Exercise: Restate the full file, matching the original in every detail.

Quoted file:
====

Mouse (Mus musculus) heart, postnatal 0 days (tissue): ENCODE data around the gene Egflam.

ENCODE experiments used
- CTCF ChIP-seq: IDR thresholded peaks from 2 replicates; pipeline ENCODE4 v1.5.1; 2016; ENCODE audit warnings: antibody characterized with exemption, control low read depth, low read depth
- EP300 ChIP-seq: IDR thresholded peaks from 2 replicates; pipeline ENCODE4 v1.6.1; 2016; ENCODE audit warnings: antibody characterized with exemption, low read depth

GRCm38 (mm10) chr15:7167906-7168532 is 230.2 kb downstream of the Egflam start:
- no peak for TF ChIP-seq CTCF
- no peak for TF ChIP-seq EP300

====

Mouse (Mus musculus) heart, postnatal 0 days (tissue): ENCODE data around the gene Egflam.

ENCODE experiments used
- CTCF ChIP-seq: IDR thresholded peaks from 2 replicates; pipeline ENCODE4 v1.5.1; 2016; ENCODE audit warnings: antibody characterized with exemption, control low read depth, low read depth
- EP300 ChIP-seq: IDR thresholded peaks from 2 replicates; pipeline ENCODE4 v1.6.1; 2016; ENCODE audit warnings: antibody characterized with exemption, low read depth

GRCm38 (mm10) chr15:7167906-7168532 is 230.2 kb downstream of the Egflam start:
- no peak for TF ChIP-seq CTCF
- no peak for TF ChIP-seq EP300